The conference, which took place between November 18 and 20 next to the Dead Sea, was a great opportunity to learn all about the potential of Israel as a frontier hydrocarbon region as well as the pitfalls of doing business in the country.
Israel not only has several trillion cubic feet of offshore gas that is being developed offshore by Noble Energy and its partners, it also has a huge onshore oil shale opportunity thanks to the work of Dr. Harold Vinegar – a former Chief Scientist at Royal Dutch Shell plc. Dr. Vinegar, who I was fortunate enough to have dinner with while at the conference, has a grand vision of using an in-situ heating method he has devised to extract oil shale contained within Senonian Bituminous source rock that is prevalent throughout a large part of Israel. Indeed, Dr. Vinegar conservatively estimates that the country could hold as much as 250 billion barrels of such oil shale onshore.
However, UOG 2014 also raised important questions about whether Israel has the right regulatory set-up in place to properly exploit its newfound oil and gas wealth. Not only did speakers – such as Dr. Ruth Dagan, who heads law firm Herzog Fox & Neeman’s environment and climate change practice – complain of “erratic and unclear” oil and gas regulations, but chats with delegates revealed to me a strong sense that the Israeli government needs to sort out the rules under which oil and gas firms will operate.
And then there are the inevitable political questions regarding Israel and its relations with the Palestinians and other countries in the Middle East. To say that relations between Israel and the Palestinian National Authority haven’t been good recently would likely qualify for the understatement of the year.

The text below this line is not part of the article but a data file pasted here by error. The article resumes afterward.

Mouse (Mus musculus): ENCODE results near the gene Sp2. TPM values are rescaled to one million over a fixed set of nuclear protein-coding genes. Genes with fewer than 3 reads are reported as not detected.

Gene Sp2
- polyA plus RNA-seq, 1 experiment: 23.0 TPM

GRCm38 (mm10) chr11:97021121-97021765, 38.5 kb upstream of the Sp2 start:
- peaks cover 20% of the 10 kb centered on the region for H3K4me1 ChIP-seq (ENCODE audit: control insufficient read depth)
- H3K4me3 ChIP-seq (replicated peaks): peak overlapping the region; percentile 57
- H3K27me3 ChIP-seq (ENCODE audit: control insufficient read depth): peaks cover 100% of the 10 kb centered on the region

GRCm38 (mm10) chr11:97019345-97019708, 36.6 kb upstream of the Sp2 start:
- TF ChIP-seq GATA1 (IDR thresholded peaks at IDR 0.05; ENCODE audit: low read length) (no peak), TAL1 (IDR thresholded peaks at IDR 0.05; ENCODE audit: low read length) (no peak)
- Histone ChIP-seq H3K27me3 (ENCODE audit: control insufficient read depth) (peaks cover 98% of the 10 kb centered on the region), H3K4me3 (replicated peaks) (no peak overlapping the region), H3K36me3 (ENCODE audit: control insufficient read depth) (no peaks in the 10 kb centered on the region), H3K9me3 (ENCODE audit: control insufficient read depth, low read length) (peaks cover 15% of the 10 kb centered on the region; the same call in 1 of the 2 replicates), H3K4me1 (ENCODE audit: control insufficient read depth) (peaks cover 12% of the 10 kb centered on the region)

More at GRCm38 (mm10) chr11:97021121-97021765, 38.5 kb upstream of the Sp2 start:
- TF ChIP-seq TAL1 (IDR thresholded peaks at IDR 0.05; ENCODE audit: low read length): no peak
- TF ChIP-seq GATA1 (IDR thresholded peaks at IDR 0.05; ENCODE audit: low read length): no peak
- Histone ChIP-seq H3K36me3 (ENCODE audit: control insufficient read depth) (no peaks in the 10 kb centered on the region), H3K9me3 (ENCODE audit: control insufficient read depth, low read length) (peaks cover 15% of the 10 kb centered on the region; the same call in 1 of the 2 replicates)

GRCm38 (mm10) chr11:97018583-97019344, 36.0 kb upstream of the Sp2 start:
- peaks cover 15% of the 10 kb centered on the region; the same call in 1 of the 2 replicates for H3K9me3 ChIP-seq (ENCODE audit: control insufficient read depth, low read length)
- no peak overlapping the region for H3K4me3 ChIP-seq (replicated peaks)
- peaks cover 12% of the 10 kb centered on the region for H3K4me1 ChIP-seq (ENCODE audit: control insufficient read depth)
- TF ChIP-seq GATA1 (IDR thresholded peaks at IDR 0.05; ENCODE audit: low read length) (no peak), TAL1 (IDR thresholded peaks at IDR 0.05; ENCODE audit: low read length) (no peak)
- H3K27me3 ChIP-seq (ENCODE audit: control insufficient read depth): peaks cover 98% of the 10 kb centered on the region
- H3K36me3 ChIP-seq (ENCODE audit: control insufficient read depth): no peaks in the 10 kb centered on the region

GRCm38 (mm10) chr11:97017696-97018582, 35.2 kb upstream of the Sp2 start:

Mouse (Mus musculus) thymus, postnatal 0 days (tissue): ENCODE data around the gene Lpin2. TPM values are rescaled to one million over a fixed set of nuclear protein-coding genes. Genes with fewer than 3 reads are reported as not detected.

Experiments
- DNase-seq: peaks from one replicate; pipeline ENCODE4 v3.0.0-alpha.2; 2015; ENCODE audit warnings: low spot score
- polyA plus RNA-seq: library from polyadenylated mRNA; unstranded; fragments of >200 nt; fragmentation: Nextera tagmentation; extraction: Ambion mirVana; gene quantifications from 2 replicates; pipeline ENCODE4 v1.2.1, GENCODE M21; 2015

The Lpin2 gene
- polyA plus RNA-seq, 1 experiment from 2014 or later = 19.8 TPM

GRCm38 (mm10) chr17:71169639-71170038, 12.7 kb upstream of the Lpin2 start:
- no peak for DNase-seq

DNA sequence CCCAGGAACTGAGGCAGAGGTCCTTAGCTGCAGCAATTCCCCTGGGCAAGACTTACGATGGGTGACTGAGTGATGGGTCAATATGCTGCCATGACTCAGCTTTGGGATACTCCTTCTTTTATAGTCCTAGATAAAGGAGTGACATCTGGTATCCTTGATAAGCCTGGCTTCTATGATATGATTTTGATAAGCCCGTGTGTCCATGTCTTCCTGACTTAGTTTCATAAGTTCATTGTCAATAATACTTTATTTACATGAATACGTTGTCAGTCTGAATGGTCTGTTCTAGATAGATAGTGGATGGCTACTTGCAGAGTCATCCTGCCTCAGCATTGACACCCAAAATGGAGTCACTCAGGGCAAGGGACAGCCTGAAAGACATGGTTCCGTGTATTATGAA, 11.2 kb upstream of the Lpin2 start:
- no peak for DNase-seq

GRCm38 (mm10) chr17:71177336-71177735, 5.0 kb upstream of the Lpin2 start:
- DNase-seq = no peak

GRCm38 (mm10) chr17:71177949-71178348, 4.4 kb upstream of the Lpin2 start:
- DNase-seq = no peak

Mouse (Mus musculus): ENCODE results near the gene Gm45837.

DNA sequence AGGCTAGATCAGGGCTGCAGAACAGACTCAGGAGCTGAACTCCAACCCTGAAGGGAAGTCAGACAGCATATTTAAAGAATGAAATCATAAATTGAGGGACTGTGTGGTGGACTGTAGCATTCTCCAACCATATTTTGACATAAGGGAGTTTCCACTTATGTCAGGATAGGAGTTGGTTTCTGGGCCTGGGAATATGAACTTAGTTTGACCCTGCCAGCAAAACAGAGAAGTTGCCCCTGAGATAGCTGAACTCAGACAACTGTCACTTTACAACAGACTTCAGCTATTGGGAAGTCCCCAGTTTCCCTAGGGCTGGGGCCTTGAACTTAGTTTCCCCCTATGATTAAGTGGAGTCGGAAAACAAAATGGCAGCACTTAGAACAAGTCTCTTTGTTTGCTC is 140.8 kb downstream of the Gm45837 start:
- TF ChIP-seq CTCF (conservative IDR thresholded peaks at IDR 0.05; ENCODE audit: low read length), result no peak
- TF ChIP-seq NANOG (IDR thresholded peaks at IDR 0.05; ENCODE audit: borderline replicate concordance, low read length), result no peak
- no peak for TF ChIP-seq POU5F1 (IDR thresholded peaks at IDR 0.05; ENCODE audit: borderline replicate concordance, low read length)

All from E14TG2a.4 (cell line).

However, Israel’s emerging oil and gas industry – as well as the existence of some one trillion cubic feet of gas in Palestinian waters offshore Gaza – offers some hope for a more peaceful coexistence. One session at the conference showed how private businesses could cooperate to exploit gas resources and improve energy infrastructure in the Palestinian territories, where demand for electricity far outstrips supply. Meanwhile, Israeli companies now have gas export deals in place with companies operating in Jordan and Egypt.
The UOG conference was reasonably well attended given that it represented a first foray by the organizers into Israel, with some 160-plus people from Israel and abroad making their way to the Dead Sea for the event. There is a second UOG conference scheduled for next year, when – hopefully – progress will have been made not only with Israel’s oil and gas regulations but also with helping the Palestinians to provide for their energy needs.